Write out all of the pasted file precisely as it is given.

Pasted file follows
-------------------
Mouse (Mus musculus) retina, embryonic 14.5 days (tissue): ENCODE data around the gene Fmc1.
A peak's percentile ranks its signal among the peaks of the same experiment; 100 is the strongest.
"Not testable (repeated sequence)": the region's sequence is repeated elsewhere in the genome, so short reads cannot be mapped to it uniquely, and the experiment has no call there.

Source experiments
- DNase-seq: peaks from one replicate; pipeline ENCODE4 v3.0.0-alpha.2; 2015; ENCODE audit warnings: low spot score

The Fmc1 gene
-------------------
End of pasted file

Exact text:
Mouse (Mus musculus) retina, embryonic 14.5 days (tissue): ENCODE data around the gene Fmc1.
A peak's percentile ranks its signal among the peaks of the same experiment; 100 is the strongest.
"Not testable (repeated sequence)": the region's sequence is repeated elsewhere in the genome, so short reads cannot be mapped to it uniquely, and the experiment has no call there.

Source experiments
- DNase-seq: peaks from one replicate; pipeline ENCODE4 v3.0.0-alpha.2; 2015; ENCODE audit warnings: low spot score

The Fmc1 gene